This is the intro to shaping a hollow
In this video I show you how to make a ramp and explain what it’s purpose is.
What a journey it was. What a learning curve it was. What a great skill building exercise it was. The tremendous amount of research that went into it was mind-boggling with its findings, but I left nothing out in the third issue.
I’ve learned many things along the way and I believe the learning curve is far from over. My moulding plane journey is not yet complete as I have some dedicated planes I want to make.
As for costs not including labour it cost only a quarter of what’s being charged for a full set. If I were to be making these for sale, then I too would charge the same price like everybody else. Because it’s time consuming work and somewhat frustrating, but the biggest culprit is the time consumption. You couldn’t make a living out of these if you weren’t able to finish a set within two weeks.
I hope you make yourselves some. You don’t need an entire set and you need not copy the 18th century style either. If you’re working professionally and time is of the essence, then my recommendation would be to purchase what you need from a toolmaker of your choice. It’s well worth the investment, and it’s what journeymen did since the 18th century.
Yesterday I started on a build project for the next issue of The Lost Scrolls of HANDWORK magazine. Like any project one or two sharpening of the plane irons isn’t enough. Twenty to thirty strokes of the plane is all you’ll get before planing becomes a chore. As the edge hasn’t completely deteriorated and there are no nicks to take out, I skipped all the stones and just honed the iron on my 8000 grit free hand. I raised the iron a degree or two and just stroked it. Believe it or not it only took 10 -15 strokes, and that iron was ready for the strop. I stropped it 40- 50 times with moderate pressure maintaining that same angle I had on the stone. When I was done, I had to be so gentle to touch it or risk slicing through to the bone.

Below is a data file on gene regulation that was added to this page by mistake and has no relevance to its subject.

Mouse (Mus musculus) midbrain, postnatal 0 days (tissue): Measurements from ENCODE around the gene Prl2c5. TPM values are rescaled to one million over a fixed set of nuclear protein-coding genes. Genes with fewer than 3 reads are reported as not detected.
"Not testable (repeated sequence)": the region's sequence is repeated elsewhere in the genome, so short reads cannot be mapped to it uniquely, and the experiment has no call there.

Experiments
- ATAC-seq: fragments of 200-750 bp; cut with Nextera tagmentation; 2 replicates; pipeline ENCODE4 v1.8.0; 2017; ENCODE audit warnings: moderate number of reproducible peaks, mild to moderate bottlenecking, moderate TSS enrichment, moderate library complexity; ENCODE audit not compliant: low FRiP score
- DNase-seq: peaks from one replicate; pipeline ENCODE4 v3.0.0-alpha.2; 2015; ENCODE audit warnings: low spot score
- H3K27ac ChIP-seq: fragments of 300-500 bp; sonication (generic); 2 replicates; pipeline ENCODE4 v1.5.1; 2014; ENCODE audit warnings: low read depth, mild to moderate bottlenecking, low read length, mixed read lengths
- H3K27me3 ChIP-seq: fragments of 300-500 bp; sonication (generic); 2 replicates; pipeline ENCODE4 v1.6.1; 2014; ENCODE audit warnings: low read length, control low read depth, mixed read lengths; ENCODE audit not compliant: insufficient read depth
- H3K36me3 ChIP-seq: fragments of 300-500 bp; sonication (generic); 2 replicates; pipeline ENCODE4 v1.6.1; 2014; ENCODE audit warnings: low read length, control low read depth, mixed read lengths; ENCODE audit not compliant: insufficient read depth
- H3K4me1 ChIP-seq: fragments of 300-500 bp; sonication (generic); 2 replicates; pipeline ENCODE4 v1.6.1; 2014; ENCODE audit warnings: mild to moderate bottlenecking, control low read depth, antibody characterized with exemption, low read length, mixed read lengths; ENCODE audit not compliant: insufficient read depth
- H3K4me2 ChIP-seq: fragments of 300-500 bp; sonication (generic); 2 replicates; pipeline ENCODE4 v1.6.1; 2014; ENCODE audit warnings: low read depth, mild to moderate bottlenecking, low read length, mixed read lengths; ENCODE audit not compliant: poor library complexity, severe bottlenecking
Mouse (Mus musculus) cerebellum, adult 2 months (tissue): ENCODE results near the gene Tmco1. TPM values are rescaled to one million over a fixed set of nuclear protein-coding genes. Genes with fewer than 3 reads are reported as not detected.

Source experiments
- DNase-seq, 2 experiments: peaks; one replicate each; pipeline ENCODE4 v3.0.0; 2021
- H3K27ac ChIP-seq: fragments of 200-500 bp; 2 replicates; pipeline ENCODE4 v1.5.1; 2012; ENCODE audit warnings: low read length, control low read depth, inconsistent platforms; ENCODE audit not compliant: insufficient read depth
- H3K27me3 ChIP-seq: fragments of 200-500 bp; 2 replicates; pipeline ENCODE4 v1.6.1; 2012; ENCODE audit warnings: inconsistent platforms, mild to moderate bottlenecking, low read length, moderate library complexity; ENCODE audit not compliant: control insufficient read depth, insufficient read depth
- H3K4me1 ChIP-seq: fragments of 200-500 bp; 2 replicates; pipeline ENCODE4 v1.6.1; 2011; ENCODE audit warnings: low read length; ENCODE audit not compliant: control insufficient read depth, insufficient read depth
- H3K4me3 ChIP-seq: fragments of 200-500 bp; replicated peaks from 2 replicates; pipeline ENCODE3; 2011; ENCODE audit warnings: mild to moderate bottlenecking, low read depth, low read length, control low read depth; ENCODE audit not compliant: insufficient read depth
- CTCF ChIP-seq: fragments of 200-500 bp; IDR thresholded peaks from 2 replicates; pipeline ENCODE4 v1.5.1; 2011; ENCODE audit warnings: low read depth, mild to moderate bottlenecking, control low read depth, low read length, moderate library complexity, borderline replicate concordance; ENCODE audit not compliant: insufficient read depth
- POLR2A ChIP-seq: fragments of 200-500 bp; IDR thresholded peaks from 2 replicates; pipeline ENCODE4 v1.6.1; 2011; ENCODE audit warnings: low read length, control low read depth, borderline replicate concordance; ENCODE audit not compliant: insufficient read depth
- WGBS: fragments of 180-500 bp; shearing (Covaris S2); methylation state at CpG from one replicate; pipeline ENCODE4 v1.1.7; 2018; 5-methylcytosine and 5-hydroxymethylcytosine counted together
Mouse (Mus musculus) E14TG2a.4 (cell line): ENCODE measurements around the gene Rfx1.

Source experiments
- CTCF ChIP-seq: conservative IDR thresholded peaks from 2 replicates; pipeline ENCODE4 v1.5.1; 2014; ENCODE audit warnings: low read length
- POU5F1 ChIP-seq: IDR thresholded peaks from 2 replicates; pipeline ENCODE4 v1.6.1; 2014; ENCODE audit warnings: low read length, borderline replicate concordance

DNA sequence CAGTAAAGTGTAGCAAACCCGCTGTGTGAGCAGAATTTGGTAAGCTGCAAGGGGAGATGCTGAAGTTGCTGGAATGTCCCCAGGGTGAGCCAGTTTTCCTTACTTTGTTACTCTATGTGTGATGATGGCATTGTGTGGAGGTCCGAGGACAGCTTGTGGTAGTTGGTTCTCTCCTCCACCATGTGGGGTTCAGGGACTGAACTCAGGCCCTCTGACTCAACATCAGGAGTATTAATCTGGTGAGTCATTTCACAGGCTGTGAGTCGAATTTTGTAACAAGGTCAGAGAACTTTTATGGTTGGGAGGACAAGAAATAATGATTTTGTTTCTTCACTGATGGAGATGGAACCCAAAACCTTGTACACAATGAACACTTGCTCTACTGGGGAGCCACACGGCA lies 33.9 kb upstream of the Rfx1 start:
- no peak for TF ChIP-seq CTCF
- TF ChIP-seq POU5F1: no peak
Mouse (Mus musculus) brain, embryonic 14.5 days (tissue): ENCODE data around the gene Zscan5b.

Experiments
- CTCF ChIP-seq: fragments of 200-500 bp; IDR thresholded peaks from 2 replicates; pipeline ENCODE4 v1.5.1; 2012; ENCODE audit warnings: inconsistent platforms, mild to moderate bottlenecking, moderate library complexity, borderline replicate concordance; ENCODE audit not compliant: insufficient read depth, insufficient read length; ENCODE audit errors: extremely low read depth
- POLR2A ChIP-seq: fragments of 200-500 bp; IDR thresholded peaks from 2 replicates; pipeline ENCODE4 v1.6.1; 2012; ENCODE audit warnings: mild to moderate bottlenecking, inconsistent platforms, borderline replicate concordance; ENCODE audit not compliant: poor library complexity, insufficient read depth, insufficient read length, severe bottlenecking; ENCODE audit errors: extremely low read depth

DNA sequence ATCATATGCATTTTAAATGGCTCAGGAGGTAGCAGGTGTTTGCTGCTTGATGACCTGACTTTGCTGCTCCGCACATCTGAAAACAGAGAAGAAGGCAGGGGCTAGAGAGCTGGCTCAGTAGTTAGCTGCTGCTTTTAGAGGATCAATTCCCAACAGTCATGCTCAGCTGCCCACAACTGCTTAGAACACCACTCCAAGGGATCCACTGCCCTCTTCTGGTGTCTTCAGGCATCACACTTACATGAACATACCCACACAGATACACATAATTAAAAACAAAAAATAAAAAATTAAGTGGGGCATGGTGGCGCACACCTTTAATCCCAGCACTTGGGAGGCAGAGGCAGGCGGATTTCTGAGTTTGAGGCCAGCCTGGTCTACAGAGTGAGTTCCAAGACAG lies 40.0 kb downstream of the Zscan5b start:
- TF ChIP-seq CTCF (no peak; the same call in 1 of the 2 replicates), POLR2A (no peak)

Having such a razor-sharp edge you would think I would easily fracture the edge, but not so. Thanks to that slight secondary bevel I strengthened the edge. I wonder how many more times I can do this before I need to go through the whole sharpening process? I tell you what though, sharpening has never been so quick and easy and my woodworking more efficient. And it’s all due to thinking out of the box. Hand tooling just got even easier.